Grammar » 29 » Possessions & Relations

In English we have words that we put before nouns to indicate who they belong to:

my jacket your parka

In Inuktut, we add an affix to the end of the noun. The above would be translated:

jaikaga qulitaujait

The same endings can be used for possessions or relations:

ataataga my father
irniit your son

In English the words that indicate possession: my, your, our, etc. are fairly straightforward. There is only one form that we use before any noun, be it singular or plural:

my car my cars

In Inuktut, though, different endings are used depending on whether the thing that is possessed is singular, dual or plural.  In this lesson we will look at the singular endings. For the dual and plural possessive endings, click here.



illuga my house
illuit your (1) house
illunga his / her house
illuvuk our (2) house
illuvut our (3+) house
illusi your (2+) house
illungat their house



(i) For nouns that end in vowels, you just add the ending.

If these endings are added to a noun that ends in a consonant, the last consonant is deleted:

jaikak jacket
jaikaga my jacket
qimmiq dog
qimmisi your (2+) dog
allavvik office
allavvingat their office


(ii) -ga (my) has a second form, -ra, that is used after any noun that ends in -q:

nasaq hat
nasara my hat
qulitaujaq parka
qulitaujara my parka

(iii) For the Inuktut version of 'your' just add -t (instead of -it) to roots that end in two vowels:

tui shoulder
tuit your shoulder
qiluaq belt
qiluat your belt



nukaak two younger brothers of a boy or younger sisters of a girl
nukaakkak my two younger siblings (of the same sex)
nukaakkik your (1) two younger siblings (of the same sex)
nukaangik his or her two two younger siblings (of the same sex)
nukaavuk our two younger siblings (of the same sex)
nukaasik your (2+) two younger siblings (of the same sex)
nukaangik their two younger siblings (of the same sex)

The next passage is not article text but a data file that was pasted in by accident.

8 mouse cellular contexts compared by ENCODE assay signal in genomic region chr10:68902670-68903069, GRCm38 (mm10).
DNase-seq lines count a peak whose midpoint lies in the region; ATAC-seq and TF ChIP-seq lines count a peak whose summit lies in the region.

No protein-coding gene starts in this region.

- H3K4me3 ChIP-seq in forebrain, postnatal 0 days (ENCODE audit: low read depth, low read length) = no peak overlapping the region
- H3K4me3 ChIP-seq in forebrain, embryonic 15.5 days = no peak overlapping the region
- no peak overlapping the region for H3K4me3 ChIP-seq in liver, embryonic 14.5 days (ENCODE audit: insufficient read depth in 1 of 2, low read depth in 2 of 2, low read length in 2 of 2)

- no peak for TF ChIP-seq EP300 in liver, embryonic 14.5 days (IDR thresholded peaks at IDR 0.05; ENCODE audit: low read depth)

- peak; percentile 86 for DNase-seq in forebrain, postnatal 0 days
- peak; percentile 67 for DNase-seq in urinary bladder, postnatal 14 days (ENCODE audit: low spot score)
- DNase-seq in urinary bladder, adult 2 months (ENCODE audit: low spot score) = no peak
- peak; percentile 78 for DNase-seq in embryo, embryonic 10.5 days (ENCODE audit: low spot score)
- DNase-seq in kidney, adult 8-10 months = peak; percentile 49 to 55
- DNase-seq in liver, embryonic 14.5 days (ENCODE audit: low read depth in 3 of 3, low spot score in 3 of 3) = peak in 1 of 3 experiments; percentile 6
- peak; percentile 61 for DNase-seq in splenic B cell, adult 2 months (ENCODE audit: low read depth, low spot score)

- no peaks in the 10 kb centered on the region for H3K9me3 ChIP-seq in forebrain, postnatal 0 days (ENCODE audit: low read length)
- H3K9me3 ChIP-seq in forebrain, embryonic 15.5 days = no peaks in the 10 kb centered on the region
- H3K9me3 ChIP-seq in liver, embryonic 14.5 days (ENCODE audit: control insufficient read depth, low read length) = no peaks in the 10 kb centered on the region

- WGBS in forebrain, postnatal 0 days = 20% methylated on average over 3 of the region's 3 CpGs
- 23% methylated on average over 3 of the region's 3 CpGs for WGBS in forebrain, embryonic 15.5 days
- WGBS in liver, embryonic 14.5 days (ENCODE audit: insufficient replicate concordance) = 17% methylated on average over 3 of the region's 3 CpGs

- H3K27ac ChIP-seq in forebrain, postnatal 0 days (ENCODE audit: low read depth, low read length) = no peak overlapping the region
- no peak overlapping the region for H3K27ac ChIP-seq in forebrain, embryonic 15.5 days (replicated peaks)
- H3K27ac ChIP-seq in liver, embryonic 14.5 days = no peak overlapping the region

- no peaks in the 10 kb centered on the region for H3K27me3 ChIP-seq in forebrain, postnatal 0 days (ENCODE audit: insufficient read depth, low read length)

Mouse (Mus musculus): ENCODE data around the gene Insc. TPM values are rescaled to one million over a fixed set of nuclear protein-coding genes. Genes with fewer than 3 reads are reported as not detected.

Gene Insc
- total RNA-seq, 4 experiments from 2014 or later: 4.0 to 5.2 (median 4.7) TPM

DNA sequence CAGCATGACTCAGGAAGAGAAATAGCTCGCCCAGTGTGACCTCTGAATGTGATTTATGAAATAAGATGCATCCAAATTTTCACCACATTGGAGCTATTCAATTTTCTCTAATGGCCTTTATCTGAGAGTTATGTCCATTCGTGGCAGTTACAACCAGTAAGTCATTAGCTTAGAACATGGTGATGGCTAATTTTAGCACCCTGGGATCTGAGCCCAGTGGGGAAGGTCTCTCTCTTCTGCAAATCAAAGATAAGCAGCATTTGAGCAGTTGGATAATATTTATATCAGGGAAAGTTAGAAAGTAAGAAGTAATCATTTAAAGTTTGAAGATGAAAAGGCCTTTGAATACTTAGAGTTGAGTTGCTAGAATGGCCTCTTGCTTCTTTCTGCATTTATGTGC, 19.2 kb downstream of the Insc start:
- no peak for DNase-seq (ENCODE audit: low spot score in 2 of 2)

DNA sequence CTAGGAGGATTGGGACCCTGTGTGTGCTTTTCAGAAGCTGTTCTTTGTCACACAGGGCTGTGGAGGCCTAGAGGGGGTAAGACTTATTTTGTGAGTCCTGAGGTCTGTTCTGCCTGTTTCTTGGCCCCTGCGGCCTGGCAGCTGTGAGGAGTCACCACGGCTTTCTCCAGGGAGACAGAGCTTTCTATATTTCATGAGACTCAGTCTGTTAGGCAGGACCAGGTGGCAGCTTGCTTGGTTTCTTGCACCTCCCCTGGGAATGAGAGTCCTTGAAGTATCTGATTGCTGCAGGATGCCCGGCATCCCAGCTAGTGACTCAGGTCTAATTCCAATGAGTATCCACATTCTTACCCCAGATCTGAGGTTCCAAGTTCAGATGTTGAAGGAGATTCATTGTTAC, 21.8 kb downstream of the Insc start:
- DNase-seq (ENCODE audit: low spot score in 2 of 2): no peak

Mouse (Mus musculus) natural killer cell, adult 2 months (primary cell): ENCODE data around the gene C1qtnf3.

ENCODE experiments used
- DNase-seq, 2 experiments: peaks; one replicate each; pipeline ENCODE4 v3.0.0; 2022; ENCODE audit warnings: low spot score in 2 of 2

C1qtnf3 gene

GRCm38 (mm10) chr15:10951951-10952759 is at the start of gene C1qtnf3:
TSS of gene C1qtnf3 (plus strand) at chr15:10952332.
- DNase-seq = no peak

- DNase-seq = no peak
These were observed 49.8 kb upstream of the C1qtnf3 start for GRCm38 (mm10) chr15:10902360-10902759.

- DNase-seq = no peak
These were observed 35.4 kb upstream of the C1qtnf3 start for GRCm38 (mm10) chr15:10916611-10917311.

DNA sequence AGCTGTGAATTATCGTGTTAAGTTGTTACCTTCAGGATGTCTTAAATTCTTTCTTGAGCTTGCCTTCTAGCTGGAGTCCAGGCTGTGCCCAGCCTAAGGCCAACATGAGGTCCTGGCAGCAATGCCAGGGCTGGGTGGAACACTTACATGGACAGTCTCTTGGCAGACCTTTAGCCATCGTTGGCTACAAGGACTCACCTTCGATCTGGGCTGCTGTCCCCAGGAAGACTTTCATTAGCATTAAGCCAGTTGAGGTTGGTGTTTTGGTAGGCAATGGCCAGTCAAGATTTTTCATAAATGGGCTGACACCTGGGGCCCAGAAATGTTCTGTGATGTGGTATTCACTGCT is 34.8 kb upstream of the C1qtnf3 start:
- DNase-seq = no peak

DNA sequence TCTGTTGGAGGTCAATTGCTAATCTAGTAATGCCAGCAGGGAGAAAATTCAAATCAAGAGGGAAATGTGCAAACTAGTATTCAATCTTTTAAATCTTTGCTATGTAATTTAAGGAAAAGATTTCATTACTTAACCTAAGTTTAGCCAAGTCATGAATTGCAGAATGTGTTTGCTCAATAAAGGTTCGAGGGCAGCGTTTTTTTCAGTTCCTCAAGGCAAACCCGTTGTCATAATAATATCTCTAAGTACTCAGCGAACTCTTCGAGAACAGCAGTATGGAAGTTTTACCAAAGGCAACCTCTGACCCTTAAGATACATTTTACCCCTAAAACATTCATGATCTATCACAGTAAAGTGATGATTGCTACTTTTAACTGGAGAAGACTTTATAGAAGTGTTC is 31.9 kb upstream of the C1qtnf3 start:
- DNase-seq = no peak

• The last vowel sound of the root is lengthened before the endings -kkak and -kkik.
  • All dual endings delete the last consonant sound of the root to which they are added.
  • The endings for “his / her” and “their” are the same. Context makes it clear who you are speaking of.



irniq son
irnikka my sons (3+)
irnitit your (1) sons (3+)
irningit his or her sons (3+)
irnivut our sons (3+)
irnisi your (2) sons (3+)
irningit their sons (3+)
  • All plural possessive endings delete the last consonant of roots they are added to.
  • The endings for “her/his” and “their” are the same. Context makes it clear who you are speaking of.


In English, when we want to name a person that something belongs to, we add an apostrophe + s to the person's name, followed by the object:

Mary's car Piita's dog


In Inuktut, these three sentences would be written this way:

Mialiup nunasiutinga Piitaup qimminga
  • Note that the affix -up is attached to the possessor's name, much like apostrophe + s is used in English.
  • the affix -nga is added to the person or thing that is possessed if it is singular; -gik if it is dual; and -ngit if it is plural.
If -up is added to a root that ends in a consonant, it deletes the consonant:
Naullaq + up =  
Naullaup qullinga Naullaq's qulliq
Naullaup pualogik Naullaq’s mittens (2)
Naullaup Kimingit Naullaq’s dogs (3+)


Remember that in Inuktut you normally don't find more than two vowels in a row. So, if you delete the final consonant and the root ends in two vowels, just add p instead of -up:
qallunaaq + up =  
qallunaap illuralaanga the qallunaaq's cabin


Note that -up is only used when the possessor is singular. If the possessor of an object or a relation is dual or plural, the ending -up is dropped:

annaup akulinga the woman's amauti
annâk nasâgik the two women’s hats
annait inningit the women’s (3+) sons